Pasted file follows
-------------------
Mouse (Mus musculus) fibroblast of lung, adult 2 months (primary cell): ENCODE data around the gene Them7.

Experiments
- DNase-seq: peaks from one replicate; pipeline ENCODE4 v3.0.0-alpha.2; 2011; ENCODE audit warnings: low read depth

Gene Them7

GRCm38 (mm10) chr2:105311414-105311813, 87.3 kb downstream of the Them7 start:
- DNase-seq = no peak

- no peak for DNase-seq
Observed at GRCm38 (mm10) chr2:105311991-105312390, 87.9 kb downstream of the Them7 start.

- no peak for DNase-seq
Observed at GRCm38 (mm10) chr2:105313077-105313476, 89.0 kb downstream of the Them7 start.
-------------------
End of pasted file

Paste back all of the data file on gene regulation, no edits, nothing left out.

Mouse (Mus musculus) fibroblast of lung, adult 2 months (primary cell): ENCODE data around the gene Them7.

Experiments
- DNase-seq: peaks from one replicate; pipeline ENCODE4 v3.0.0-alpha.2; 2011; ENCODE audit warnings: low read depth

Gene Them7

GRCm38 (mm10) chr2:105311414-105311813, 87.3 kb downstream of the Them7 start:
- DNase-seq = no peak

- no peak for DNase-seq
Observed at GRCm38 (mm10) chr2:105311991-105312390, 87.9 kb downstream of the Them7 start.

- no peak for DNase-seq
Observed at GRCm38 (mm10) chr2:105313077-105313476, 89.0 kb downstream of the Them7 start.